Blue America Endorsement: Nashville Needs A Political Change

Howie: This is a very special candidate who would make an extraordinary member of Congress. Please consider contributing to her campaign if you can.

People seem surprised when they find out that Nashville is a Democratic city and that Tennessee’s 5th congressional district is safely blue. Obama won the district both times he ran and Hillary won it comfortably In 2016.

TN-05 has a solid PVI of D+7, but the incumbent, Jim Cooper is a Blue Dog, best known for his conservative politics– and as the brother of Nashville’s mayor and the son of a former Tennessee governor. Cooper spent nearly a million dollars of his family’s money to buy the seat in 2002. He’s never had a serious challenger since. Republicans are happy with his conservative politics and Democrats have been afraid to challenge him in a primary.

…Until now!

Meet Keeda Haynes, a top-notch progressive reformer who vigorously backs Medicare-For-All, the Green New Deal, a $15 living wage, a national cap on rent and home price increases, top to bottom student loan reform, H.R. 40 (Sheila Jackson Lee’s bill to set up a reparations commission), marijuana legalization, a path to citizenship for the 11 million undocumented individuals currently living in the U.S., competitive prescription drug costs and a whole platform built on solid progressive positions.

Goal ThermometerThis week, Blue America has endorsed Keeda and I asked her to introduce herself with a guest post– and the brand new video below– in the hope that everyone else would be as impressed as I’ve been.

Please consider contributing to her campaign by clicking on the 2020 Blue America congressional thermometer on the right. This is a very special candidate who would make an extraordinary member of Congress.

I Am That Change
-by Keeda Haynes

Many Americans recently have recoiled in horror at the filmed slaying of 25-year-old, African-American Ahmaud Arbery by two vigilantes in Glynn County, Georgia. Another tragedy of epic proportions also occurred in Louisville when police officers– without knocking and announcing their presence– fatally shot 26-year-old Breonna Taylor, an emergency room tech, to death. Sadly, the cases of Ahmaud Armery and Breonna Taylor are not isolated incidents in the United States of America. They are pristine examples of a criminal justice system that too often disrespects and devalues the lives of African-Americans and other persons of color.

But, beyond these high-profile killings of African-Americans, countless millions languish away in prison, shackled by a criminal justice system that locks them away and throws away the key. It’s what Michelle Alexander has called the New Jim Crow– the systematic oppression of entire groups of people. The human toll of mass incarceration takes on many shapes and forms and no longer can we turn a blind eye to it.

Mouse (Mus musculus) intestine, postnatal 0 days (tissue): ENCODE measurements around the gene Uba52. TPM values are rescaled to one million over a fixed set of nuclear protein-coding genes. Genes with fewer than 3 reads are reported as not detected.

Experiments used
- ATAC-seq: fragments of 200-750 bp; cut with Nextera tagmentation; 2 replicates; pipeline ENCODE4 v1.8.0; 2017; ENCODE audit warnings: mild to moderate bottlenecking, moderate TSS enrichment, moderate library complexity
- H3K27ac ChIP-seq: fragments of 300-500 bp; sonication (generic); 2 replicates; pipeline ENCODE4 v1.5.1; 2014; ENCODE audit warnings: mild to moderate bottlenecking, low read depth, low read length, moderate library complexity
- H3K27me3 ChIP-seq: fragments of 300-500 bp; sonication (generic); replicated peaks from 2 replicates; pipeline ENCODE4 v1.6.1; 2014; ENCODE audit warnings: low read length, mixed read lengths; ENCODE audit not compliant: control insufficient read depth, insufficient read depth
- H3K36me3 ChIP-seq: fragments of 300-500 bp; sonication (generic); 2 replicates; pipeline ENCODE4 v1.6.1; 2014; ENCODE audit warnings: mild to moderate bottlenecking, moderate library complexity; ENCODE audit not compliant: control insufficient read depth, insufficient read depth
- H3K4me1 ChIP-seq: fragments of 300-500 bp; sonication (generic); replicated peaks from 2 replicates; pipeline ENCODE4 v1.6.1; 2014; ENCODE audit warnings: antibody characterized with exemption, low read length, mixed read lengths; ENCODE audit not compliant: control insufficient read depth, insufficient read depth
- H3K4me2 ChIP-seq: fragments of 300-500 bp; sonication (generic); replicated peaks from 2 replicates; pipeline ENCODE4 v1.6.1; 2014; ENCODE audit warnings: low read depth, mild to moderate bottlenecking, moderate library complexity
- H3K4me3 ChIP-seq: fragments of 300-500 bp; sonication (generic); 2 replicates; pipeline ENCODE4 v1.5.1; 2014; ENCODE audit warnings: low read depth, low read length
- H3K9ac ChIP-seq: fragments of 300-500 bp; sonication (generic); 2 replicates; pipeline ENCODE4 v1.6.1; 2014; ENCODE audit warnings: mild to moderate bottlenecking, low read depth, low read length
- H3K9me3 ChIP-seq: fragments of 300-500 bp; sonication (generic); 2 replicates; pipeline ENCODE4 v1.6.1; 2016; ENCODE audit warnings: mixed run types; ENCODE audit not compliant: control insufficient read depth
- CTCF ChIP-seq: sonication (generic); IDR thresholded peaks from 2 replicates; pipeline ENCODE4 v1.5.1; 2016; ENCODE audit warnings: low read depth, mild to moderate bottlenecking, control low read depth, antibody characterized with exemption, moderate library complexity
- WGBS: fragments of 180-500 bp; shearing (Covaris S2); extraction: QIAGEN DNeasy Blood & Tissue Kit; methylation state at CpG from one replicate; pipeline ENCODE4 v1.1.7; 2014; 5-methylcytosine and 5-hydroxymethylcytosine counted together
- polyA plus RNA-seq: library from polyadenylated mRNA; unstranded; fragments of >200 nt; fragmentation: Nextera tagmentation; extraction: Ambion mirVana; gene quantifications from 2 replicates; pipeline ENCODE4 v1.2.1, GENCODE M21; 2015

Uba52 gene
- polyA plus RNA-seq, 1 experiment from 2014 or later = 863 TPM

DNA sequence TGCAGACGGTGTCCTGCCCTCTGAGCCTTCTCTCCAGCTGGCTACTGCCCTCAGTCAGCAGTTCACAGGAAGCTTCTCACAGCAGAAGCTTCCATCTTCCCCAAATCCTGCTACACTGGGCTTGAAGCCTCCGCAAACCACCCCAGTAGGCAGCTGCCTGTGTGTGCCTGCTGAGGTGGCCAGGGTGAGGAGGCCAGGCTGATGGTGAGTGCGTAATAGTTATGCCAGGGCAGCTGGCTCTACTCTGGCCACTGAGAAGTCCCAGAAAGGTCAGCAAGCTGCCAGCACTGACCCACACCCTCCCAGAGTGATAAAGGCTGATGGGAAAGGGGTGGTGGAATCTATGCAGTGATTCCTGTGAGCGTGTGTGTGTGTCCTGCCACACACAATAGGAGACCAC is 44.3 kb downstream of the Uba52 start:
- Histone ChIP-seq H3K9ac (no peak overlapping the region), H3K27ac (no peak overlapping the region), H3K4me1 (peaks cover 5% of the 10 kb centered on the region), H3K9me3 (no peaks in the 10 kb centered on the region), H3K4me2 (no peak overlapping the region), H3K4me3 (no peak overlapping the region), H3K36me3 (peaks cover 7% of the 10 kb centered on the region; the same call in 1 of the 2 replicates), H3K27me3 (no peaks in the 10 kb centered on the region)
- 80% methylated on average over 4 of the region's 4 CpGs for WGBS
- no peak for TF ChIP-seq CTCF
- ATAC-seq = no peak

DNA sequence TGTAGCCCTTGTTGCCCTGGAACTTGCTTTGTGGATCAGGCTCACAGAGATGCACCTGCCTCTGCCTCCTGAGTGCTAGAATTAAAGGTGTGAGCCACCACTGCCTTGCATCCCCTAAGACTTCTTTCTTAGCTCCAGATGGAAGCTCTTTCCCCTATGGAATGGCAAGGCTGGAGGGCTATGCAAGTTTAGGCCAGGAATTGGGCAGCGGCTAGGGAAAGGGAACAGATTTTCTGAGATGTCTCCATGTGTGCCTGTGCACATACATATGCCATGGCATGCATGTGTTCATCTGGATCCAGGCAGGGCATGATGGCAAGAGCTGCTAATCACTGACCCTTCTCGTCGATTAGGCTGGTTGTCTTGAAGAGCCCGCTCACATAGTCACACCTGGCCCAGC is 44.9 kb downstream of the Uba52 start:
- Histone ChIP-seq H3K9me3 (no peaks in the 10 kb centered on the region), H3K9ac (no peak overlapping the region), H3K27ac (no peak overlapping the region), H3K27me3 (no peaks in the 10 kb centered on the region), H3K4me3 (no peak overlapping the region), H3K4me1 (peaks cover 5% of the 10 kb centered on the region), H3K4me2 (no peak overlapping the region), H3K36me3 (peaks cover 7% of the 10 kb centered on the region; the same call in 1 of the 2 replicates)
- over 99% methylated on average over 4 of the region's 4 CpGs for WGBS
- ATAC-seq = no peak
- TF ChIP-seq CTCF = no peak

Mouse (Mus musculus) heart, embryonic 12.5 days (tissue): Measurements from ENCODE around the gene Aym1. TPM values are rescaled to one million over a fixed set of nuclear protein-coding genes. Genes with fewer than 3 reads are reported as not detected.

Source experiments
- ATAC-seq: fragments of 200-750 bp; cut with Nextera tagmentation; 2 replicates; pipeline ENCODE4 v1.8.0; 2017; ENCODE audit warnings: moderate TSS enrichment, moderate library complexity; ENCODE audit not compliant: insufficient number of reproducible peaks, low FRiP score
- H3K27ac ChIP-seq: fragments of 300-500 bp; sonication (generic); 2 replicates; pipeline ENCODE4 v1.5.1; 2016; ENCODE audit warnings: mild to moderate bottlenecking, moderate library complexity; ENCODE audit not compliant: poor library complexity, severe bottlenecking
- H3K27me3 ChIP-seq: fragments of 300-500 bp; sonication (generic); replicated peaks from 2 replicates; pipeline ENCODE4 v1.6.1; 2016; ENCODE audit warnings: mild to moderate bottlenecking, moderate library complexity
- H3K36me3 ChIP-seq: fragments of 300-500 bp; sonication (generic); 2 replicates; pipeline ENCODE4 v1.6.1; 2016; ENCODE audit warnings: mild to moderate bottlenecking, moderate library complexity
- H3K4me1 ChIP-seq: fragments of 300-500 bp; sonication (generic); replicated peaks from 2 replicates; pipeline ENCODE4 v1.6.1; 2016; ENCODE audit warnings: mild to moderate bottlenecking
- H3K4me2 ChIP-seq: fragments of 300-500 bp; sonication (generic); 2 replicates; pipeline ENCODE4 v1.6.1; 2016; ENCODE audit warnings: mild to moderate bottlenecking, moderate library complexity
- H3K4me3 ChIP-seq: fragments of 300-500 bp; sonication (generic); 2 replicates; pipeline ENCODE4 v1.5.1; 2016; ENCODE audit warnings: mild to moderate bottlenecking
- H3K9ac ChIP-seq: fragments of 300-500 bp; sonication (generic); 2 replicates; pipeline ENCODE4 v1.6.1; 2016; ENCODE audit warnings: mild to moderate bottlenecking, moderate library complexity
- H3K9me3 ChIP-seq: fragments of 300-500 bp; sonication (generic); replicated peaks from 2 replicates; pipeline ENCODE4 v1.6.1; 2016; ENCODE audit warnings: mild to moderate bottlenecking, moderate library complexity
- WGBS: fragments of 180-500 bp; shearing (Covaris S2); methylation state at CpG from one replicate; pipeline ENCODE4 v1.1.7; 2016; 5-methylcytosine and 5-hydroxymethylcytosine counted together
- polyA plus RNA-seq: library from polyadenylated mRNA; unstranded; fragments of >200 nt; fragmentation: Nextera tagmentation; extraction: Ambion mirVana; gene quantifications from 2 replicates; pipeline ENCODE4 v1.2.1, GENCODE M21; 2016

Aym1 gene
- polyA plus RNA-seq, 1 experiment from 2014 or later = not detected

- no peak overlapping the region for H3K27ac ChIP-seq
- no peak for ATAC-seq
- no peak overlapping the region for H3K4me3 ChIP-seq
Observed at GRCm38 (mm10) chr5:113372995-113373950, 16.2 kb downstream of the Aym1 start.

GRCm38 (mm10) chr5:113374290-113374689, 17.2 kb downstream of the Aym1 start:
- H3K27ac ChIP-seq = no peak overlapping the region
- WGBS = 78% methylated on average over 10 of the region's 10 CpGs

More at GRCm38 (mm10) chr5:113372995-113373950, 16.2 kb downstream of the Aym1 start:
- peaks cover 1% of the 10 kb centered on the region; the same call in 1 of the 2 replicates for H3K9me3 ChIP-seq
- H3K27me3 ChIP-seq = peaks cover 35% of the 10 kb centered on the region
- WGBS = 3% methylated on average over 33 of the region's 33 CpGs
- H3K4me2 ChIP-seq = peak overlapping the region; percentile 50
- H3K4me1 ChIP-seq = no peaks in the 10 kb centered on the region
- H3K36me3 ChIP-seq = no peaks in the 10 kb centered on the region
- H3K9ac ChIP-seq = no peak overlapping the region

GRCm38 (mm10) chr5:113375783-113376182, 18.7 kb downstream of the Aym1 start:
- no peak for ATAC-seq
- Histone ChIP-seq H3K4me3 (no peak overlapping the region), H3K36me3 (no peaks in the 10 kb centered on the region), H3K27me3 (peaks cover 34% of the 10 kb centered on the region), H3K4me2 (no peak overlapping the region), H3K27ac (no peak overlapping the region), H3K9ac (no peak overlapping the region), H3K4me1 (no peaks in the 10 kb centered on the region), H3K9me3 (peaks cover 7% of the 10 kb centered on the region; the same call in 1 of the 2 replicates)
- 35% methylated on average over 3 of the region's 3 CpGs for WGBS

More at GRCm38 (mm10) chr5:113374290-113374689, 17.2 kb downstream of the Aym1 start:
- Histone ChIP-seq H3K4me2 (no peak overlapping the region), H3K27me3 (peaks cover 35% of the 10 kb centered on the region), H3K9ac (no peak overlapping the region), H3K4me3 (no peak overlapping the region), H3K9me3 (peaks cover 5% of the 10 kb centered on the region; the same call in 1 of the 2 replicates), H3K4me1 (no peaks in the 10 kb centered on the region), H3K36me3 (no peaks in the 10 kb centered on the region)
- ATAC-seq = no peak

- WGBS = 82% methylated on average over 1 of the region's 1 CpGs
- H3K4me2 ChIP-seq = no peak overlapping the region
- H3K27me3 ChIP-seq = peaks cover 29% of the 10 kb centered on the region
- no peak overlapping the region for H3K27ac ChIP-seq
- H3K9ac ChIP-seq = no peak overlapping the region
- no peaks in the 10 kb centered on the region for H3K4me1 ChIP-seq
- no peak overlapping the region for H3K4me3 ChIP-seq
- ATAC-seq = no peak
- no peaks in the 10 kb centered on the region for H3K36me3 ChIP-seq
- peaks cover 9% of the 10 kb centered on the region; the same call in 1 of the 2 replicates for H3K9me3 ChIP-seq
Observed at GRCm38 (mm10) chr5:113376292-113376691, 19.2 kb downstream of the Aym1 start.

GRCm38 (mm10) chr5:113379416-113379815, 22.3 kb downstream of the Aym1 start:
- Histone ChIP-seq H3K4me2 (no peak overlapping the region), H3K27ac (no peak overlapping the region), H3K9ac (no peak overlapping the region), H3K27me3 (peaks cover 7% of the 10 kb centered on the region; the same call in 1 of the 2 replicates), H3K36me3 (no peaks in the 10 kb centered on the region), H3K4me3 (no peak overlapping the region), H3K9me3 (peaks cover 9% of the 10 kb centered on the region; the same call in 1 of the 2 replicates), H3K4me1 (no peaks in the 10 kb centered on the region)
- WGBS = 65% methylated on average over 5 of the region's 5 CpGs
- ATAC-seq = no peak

Many care little for our prisoners, assuming a person is in prison because of their criminal conduct. But a prison sentence should not be a death sentence…but that is what it has turned into for the hundreds of inmates that have died in custody due to the coronavirus. They were someone’s father, mother, sister, brother, daughter or son and their lives had value. Our prison population is one of the most vulnerable and they deserve to be protected.

When I sat on the top bunk of my 3×8 prison cubicle in Alderson, West Virginia, looking back over the range at 100 other women, recently sentenced to seven years in prison for a crime I didn’t commit, I thought to myself” what if I die here.” The possibility of that happened back in 2003 wasn’t nearly as possible as it is today. Having served nearly four years in federal prison for a crime I did not commit, I know that fear, confusion and frustration that many incarcerated individuals are feeling right now. Only through my faith did I persevere and emerge from prison an even stronger individual, hell-bent on devoting my life to public service and fighting for those in need.

After my release in 2006, I went to law school, passed the bar exam, and became a public defender in Nashville, Tennessee. I advocated in the trenches for those society has considered the least of these amongst us. Every day in the courtroom, I knew the difficulties my clients faced because I had sat in their shoes and felt those same feelings of desperation.

Now, my public service has taken a different direction after working as a public defender for the past six and a half years, but my fight, passion and determination remain. I am running for Congress in TN-05 and I will take the same level of passion and determination to Washington to advocate on behalf of the community of District 5. I will stand alongside the community, fighting daily for access to quality health care, affordable housing and criminal justice reform. I will provide them with equitable access in government decision making and will make sure their voices are heard.

Armaud Arbery shouldn’t have been killed while jogging. Breonna Stewart shouldn’t have been killed in her sleep. Hundreds should not have died in jails and prisons. I shouldn’t have served nearly four years in prison for a crime I did not commit.

It is time that we in TN-05 have someone in Congress that understands that the United States has the highest incarceration rate in the world; that mass incarceration disproportionally affects black, brown and low- income communities; and, that we need to address the racist policies and procedures that have caused this large disparity.

It is time for change in Congress. I am that change.

Watch Keeda’s powerful new video:


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